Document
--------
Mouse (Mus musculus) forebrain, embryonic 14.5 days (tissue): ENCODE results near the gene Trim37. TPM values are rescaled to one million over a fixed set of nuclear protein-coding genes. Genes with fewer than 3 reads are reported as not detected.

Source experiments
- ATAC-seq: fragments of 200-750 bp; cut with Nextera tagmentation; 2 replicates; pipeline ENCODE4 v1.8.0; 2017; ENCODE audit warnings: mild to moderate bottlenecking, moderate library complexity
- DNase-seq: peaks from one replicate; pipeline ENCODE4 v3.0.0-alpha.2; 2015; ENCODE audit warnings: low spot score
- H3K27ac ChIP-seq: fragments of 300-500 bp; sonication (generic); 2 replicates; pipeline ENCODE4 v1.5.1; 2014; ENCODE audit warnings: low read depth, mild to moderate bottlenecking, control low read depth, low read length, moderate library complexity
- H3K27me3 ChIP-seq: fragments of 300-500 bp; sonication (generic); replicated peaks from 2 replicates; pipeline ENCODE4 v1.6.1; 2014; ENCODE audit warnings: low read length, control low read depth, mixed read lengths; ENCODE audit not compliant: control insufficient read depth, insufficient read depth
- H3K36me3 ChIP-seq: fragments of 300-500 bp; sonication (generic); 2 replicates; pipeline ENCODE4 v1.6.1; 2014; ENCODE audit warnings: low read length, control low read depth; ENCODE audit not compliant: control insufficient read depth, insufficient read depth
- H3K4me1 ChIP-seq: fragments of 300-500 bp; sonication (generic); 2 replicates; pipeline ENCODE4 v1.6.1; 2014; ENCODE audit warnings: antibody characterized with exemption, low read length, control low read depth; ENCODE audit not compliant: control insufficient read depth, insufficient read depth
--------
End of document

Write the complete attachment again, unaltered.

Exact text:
Mouse (Mus musculus) forebrain, embryonic 14.5 days (tissue): ENCODE results near the gene Trim37. TPM values are rescaled to one million over a fixed set of nuclear protein-coding genes. Genes with fewer than 3 reads are reported as not detected.

Source experiments
- ATAC-seq: fragments of 200-750 bp; cut with Nextera tagmentation; 2 replicates; pipeline ENCODE4 v1.8.0; 2017; ENCODE audit warnings: mild to moderate bottlenecking, moderate library complexity
- DNase-seq: peaks from one replicate; pipeline ENCODE4 v3.0.0-alpha.2; 2015; ENCODE audit warnings: low spot score
- H3K27ac ChIP-seq: fragments of 300-500 bp; sonication (generic); 2 replicates; pipeline ENCODE4 v1.5.1; 2014; ENCODE audit warnings: low read depth, mild to moderate bottlenecking, control low read depth, low read length, moderate library complexity
- H3K27me3 ChIP-seq: fragments of 300-500 bp; sonication (generic); replicated peaks from 2 replicates; pipeline ENCODE4 v1.6.1; 2014; ENCODE audit warnings: low read length, control low read depth, mixed read lengths; ENCODE audit not compliant: control insufficient read depth, insufficient read depth
- H3K36me3 ChIP-seq: fragments of 300-500 bp; sonication (generic); 2 replicates; pipeline ENCODE4 v1.6.1; 2014; ENCODE audit warnings: low read length, control low read depth; ENCODE audit not compliant: control insufficient read depth, insufficient read depth
- H3K4me1 ChIP-seq: fragments of 300-500 bp; sonication (generic); 2 replicates; pipeline ENCODE4 v1.6.1; 2014; ENCODE audit warnings: antibody characterized with exemption, low read length, control low read depth; ENCODE audit not compliant: control insufficient read depth, insufficient read depth